More than a decade ago, the chemical compound diacetyl, which is used to add flavor and aroma to foods and other products, came under fire after an investigation by The National Institute of Occupation Safety and Health exposed it as responsible for lung disease in several microwave popcorn plant workers. The disease, bronchiolitis obliterans—often called “popcorn worker’s lung” or “popcorn lung” —attacks tiny airways in the lungs, causing irreversible damage. Many popcorn plant workers contracted the devastating illness, and some died as a result.
Now, air samples taken at coffee roasting facilities suggest that workers in the coffee industry could also be in danger from the damaging effects of diacetyl.
The roaster sampling was conducted through an investigative effort by The Milwaukee Journal Sentinel, following the recent discovery of diacetyl-related lung disease in five commercial coffee plant workers in Tyler, Texas. Working with an industrial hygienist and using methods approved by OSHA, the publication conducted testing at two Wisconsin coffee roasting companies to check levels of worker exposure to diacetyl and a closely-related chemical, 2,3-pentanedione. The results, detailed in a Journal Sentinel article this month, showed that exposure levels exceeded safety standards proposed by the U.S. Centers for Disease Control and Prevention (CDC)—in some areas by almost four times the concentration, which is comparable to the levels affecting popcorn plant workers in the NIOSH study from 2000.
To most, diacetyl is an unexpected potential hazard in coffee roasting. This is because the chemical is most commonly known as an additive for products like popcorn, chips, and candy. More recently, it has also been identified as a suspected health risk in the electronic cigarette industry, where companies add it to liquid in flavor cartridges. In coffee—while it can be used as a flavoring additive—it also occurs naturally in high concentrations during the roasting of unflavored coffee beans.
As the Journal Sentinel report points out, “naturally occurring diacetyl is identical in structure to the synthetic version found in flavorings and causes the same damage to the respiratory system.” While the U.S. Food and Drug Administration classifies it as safe to ingest in small amounts, multiple studies have shown it can be toxic when inhaled. Even so, the chemical is not currently regulated by OSHA. Regardless, as part of OSHA’s General Duty Clause, employers have an obligation to protect employees from recognized hazards like diacetyl—naturally occurring or not.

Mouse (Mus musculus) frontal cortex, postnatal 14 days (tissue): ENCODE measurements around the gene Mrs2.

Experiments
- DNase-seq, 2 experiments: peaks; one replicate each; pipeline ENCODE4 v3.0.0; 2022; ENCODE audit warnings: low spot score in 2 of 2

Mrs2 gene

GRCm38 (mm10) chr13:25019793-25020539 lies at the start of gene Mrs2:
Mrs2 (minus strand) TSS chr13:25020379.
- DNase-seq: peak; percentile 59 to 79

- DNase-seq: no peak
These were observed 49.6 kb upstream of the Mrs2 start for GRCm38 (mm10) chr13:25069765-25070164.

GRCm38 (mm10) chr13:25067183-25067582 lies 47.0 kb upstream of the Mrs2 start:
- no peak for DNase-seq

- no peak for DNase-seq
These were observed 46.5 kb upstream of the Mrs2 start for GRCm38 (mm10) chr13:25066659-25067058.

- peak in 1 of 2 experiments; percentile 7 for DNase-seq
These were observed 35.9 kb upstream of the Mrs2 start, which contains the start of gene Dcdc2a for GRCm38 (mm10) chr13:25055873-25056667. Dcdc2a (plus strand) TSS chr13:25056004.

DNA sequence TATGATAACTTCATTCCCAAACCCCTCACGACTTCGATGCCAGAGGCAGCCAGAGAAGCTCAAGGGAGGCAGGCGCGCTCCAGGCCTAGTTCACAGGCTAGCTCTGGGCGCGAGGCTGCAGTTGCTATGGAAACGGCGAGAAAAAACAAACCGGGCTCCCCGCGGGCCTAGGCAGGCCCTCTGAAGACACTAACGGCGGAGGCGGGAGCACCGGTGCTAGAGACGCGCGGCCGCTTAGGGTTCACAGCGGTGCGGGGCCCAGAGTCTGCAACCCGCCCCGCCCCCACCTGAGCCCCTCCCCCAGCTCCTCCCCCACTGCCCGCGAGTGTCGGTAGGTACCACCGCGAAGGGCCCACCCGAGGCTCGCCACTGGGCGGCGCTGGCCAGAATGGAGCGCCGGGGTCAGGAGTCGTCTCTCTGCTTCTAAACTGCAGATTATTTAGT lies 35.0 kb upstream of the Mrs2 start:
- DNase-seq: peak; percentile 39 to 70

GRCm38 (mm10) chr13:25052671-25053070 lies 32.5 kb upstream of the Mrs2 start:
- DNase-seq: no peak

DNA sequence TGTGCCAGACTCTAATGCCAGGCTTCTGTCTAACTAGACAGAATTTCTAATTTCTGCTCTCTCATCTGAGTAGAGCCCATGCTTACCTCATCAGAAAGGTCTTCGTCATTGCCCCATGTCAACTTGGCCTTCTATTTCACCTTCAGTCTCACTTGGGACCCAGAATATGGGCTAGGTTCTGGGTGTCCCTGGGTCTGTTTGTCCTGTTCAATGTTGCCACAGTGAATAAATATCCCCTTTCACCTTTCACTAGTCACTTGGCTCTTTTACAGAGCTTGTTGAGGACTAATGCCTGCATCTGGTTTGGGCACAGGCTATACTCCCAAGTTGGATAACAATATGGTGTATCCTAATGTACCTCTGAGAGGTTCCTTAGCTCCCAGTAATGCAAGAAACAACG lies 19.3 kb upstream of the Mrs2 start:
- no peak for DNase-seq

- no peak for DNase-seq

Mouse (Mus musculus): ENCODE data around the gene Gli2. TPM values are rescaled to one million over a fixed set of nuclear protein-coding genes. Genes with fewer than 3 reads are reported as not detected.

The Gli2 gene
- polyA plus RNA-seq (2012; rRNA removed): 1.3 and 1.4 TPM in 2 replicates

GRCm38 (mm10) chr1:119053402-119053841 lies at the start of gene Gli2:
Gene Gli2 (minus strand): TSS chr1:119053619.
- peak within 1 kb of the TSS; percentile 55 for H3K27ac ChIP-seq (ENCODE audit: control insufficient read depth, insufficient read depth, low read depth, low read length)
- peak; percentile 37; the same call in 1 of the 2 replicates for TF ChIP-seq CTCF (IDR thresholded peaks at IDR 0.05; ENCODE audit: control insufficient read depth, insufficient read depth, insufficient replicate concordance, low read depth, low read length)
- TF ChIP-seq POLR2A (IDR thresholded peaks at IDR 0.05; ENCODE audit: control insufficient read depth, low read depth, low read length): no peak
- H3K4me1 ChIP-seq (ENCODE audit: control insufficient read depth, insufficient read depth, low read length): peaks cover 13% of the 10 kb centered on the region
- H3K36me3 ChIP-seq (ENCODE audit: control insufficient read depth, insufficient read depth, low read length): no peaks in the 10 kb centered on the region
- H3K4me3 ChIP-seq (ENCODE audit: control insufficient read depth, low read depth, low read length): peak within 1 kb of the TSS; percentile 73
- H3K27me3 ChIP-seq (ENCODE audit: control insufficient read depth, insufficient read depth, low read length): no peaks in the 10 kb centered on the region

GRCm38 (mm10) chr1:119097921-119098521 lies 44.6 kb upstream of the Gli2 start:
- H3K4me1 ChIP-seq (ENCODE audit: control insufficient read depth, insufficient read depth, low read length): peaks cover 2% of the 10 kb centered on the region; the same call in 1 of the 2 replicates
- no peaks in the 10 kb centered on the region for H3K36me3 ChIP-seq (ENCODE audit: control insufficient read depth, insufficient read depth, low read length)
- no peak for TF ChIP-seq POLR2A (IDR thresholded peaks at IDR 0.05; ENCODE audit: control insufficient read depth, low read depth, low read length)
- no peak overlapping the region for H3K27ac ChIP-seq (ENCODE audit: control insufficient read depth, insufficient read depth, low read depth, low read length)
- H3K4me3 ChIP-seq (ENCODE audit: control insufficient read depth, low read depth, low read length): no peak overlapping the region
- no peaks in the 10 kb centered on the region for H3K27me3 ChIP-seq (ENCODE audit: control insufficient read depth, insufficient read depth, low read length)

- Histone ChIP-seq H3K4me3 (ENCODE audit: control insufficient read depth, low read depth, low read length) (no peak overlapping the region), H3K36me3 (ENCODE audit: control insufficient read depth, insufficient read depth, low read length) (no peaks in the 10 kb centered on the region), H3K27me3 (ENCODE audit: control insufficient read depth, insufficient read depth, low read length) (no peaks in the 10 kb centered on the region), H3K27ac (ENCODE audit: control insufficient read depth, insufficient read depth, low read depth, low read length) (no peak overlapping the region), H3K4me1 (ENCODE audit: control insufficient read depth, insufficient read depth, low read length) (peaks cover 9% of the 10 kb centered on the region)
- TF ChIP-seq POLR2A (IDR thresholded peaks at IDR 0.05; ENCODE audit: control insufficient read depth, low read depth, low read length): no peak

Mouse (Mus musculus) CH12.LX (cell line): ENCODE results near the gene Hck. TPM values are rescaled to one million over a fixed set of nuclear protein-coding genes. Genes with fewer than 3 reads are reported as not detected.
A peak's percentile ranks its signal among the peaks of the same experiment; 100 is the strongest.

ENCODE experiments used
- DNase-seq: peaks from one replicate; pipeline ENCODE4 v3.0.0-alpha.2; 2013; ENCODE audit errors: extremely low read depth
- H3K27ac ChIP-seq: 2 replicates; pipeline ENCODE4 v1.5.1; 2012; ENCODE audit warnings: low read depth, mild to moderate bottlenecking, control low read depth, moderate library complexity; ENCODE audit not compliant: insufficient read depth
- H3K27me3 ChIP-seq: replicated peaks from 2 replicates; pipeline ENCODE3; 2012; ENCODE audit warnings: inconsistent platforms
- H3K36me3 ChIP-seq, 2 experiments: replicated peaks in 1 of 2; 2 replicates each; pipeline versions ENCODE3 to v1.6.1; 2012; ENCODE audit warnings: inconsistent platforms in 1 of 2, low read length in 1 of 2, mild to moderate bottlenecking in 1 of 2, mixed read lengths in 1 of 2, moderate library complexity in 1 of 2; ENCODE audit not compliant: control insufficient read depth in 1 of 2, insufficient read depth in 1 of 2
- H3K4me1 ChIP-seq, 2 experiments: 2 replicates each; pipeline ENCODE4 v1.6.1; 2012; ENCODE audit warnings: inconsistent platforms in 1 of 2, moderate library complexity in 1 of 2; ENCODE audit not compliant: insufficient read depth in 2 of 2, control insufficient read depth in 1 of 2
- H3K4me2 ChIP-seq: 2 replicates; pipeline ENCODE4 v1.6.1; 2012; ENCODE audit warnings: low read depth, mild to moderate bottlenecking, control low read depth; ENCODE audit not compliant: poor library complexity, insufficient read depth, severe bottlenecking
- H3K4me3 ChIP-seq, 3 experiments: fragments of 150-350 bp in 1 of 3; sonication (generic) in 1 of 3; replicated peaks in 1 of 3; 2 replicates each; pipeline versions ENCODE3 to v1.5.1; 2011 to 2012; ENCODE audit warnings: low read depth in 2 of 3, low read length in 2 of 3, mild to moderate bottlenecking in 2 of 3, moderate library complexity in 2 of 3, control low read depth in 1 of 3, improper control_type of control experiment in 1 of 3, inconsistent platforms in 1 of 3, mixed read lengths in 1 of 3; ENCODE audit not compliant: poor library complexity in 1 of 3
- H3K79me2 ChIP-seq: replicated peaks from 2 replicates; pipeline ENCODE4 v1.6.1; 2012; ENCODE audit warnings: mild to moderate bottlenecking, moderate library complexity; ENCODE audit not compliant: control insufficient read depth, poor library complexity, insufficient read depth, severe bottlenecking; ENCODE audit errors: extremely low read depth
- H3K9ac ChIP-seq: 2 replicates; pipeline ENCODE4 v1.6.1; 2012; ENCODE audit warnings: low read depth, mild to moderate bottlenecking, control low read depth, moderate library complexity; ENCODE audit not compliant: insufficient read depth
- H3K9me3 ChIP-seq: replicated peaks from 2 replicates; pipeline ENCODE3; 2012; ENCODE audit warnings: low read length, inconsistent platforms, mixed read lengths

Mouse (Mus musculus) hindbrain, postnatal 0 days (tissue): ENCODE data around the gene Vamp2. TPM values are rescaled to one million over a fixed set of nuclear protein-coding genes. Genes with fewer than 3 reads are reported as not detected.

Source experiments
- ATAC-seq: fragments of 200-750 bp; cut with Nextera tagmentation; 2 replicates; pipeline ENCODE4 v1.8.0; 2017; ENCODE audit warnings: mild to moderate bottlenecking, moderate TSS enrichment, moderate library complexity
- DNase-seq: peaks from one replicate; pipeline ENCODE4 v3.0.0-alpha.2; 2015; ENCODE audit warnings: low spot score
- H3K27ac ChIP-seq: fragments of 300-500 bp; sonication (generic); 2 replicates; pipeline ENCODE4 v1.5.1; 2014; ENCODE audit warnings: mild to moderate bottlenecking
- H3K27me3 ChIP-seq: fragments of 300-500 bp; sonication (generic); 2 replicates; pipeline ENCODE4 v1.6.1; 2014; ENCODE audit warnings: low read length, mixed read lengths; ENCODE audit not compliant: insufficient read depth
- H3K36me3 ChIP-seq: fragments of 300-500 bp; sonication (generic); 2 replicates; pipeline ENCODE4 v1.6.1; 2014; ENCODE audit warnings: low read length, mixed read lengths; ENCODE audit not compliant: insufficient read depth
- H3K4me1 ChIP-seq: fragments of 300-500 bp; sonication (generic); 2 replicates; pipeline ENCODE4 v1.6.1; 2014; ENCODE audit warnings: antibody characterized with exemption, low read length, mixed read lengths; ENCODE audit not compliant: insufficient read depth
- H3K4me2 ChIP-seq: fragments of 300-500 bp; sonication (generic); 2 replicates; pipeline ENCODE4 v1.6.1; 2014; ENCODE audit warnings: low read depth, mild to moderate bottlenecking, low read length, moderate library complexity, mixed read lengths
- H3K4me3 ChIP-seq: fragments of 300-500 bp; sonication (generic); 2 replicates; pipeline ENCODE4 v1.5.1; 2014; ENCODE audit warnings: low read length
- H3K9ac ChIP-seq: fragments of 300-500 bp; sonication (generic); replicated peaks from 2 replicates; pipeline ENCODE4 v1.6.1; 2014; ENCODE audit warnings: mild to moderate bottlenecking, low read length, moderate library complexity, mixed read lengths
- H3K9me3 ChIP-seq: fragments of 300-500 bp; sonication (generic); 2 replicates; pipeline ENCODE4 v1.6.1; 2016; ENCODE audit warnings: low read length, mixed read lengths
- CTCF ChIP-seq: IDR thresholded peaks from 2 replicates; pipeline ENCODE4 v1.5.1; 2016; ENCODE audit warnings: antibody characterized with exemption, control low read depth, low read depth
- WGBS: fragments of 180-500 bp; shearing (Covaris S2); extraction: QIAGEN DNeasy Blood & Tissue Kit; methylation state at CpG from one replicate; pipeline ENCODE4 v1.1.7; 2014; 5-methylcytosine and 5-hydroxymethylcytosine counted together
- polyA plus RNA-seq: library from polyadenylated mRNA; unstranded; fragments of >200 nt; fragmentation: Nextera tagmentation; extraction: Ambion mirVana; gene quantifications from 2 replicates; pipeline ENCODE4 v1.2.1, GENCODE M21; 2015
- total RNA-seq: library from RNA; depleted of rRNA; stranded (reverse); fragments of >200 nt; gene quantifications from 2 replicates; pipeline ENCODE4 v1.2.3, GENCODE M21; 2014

Symptoms of Diacetyl-Related Disease
According to CDC, the main symptoms of diacetyl-related lung disease include:
- A dry cough
- Shortness of breath that worsens with exertion
- Symptoms do not improve on the weekends or when away from work
- Symptoms can occur gradually or suddenly
As noted in the Journal Sentinel report, the U.S. Bureau of Labor Statistics lists over 650 U.S. establishments that manufacture coffee or tea as their primary business, employing around 20,000 workers (not including nearly 600,000 people working in smaller café roasteries, which are categorized separately). Clearly, the health hazards tied to diacetyl could have a significant impact.
We’ll likely hear more about the chemical in relation to the coffee industry as additional studies and investigations are done. In the meantime, there are steps employers and workers can take to stay safe. The article suggests the following to reduce workplace exposure to diacetyl:
- Proper ventilation around roasting, grinding, and packaging operations
- Personal protective equipment for employees, such as air purifying respirators, and training on how to use it
- Enclosure for grinding and packaging machines
- Coffee hoppers/bins kept under negative pressure and opened as infrequently as possible
- Medical surveillance for workers every six months
As always, it is critical for employers and workers to be aware of the possible effects and other important information associated with all of the chemicals they deal with on the job. To learn more about diacetyl hazards or other chemicals in your workplace, check out VelocityEHS’ extensive database of safety data sheets.